Brooklyn Historical Society has partnered with over a dozen Brooklyn schools in the past decade to implement Cultural Afterschool Adventures (CASA) programs in partnership with NYC Council Members. In the Young Scholars program, our educators meet with a group of upper elementary school students over the course of the spring semester, culminating in the creation of a book on a pre-selected theme. These books are then distributed to students, their families, and their schools. A copy of the student work is added to the Othmer Library & Archives, memorializing the student work for generations to come. If you’re interested in viewing the book discussed below, you can visit the Othmer Library during its public hours.
Here, Program Educator Janise Mitchell reflects on the process:
What happens when you have a group of fifteen 5th-graders who are simply passionate about history? What happens when your students have nicknames such as “Mr. History,” “Best Interpreter of Primary Sources,” or “Ms. Sassy”? You get the privilege of being an educator for the Young Scholars program led by Brooklyn Historical Society.
As an educator at Brooklyn Historical Society, I had the privilege of working with an amazing group of students. As a former Social Studies teacher, I was delighted to be the lead educator at PS 312, located in the Bergen Beach neighborhood. I thought this would be a natural bridge to help share my passion for history with students.
I was fortunate that this would be my second year working with the students of PS 312. During my first year, the students’ level of historical sophistication left me in awe. They were very comfortable with using primary sources and doing historical research. So I knew that this year, I definitely needed to bring my “A-game!”
For the initial sessions, I wanted my students to understand how historians think. We worked on developing historical thinking skills such as sourcing, corroboration, contextualization, and close reading of primary sources. The level of commitment was wonderful. Each week we poured over documents from the archives of Brooklyn Historical Society, as well as the Brooklyn and New York Public Libraries.
The PS 312 Young Scholars focused on the development of Coney Island. For such a broad topic, the challenge was to narrow down the focus. We started our research by viewing the Ken Burns documentary “Coney Island.” We examined Coney Island’s history from its development to its decline and later resurgence. We did comparisons of leisure-time activities from the past and today. Finally, we focused on how we look at Coney Island through the lens of social change.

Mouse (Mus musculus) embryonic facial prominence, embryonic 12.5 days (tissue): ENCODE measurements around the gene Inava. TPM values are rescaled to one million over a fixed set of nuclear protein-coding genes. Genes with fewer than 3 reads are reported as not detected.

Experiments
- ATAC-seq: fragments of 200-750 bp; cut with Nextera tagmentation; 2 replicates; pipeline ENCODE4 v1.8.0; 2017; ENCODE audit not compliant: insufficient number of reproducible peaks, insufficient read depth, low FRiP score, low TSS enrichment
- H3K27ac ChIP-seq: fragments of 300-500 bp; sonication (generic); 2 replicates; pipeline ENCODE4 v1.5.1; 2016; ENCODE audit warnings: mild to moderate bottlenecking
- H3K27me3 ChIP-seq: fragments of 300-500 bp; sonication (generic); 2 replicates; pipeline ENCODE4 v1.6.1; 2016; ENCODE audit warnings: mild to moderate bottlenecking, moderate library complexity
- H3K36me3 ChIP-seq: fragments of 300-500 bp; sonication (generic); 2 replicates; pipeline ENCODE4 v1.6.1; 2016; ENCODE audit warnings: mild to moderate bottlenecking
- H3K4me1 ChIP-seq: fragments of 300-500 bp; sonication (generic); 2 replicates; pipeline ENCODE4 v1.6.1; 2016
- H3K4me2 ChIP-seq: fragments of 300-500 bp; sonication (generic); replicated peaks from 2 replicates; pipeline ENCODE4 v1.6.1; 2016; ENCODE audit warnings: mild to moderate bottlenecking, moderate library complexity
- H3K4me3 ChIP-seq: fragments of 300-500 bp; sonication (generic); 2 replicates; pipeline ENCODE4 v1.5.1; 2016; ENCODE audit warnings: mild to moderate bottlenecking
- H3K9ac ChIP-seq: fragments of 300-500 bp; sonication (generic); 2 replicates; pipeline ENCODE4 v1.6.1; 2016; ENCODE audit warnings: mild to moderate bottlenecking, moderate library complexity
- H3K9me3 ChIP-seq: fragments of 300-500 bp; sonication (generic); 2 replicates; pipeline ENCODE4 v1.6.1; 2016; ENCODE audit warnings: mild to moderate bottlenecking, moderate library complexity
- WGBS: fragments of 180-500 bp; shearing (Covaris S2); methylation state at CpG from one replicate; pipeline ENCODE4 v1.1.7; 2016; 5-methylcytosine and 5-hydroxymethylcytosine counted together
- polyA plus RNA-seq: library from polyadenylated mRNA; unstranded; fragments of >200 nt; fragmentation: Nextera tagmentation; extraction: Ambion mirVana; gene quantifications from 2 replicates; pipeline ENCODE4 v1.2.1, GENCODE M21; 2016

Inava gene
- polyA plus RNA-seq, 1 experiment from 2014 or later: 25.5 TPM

As we began our investigation, students were fascinated by how entrepreneurs developed Coney Island into the most famous amusement park in twentieth century America. Students were divided into groups and studied the development of the three major amusement parks: Luna Park, Steeplechase, and Dreamland. Students asked, “What made each park unique?”“What led to their decline?” and “What is Coney Island like today?”
Students discovered that, although each park differed in its target audience, Coney Island was much more than amazing rides. Each park was universal in its ability to bring masses of diverse groups together. Students were especially captivated by the dance craze of the day: the cakewalk or cake dance. We decided to view footage of dancers performing the cake walk at Coney Island. After further research, students discovered that the origins of the dance was created by enslaved people on Southern plantations. The results were illuminating; students developed a thesis that dances formerly performed by enslaved people eventually became part of popular culture.
For our final session, we were thrilled to take a guided walking tour of Coney Island. On our walk, we gained deeper insights that research done in the classroom couldn’t do. One student, while facing the Atlantic Ocean, commented, “Imagine immigrants seeing the lights of Coney Island for the first time.” Connections were made. Students were intrigued by the transition of the side-show acts from dehumanizing people with disabilities to performers today who control the rights of displaying their bodies.
It was rewarding to watch students constantly question and develop theories about the past. For these young scholars, they learned more than just the “how” of doing historical research. They learned life skills, decision-making, prioritizing, and collaboration. For myself, I always ended each session with this question, “Are you having fun?” The resounding chorus of “Yes!” provided validity of student engagement.
Brooklyn Historical Society
PS 312 Young Scholars Program Educator
If you’d like to bring the Young Scholars program to your school in Brooklyn, e-mail us at firstname.lastname@example.org with “Young Scholars” in the subject line.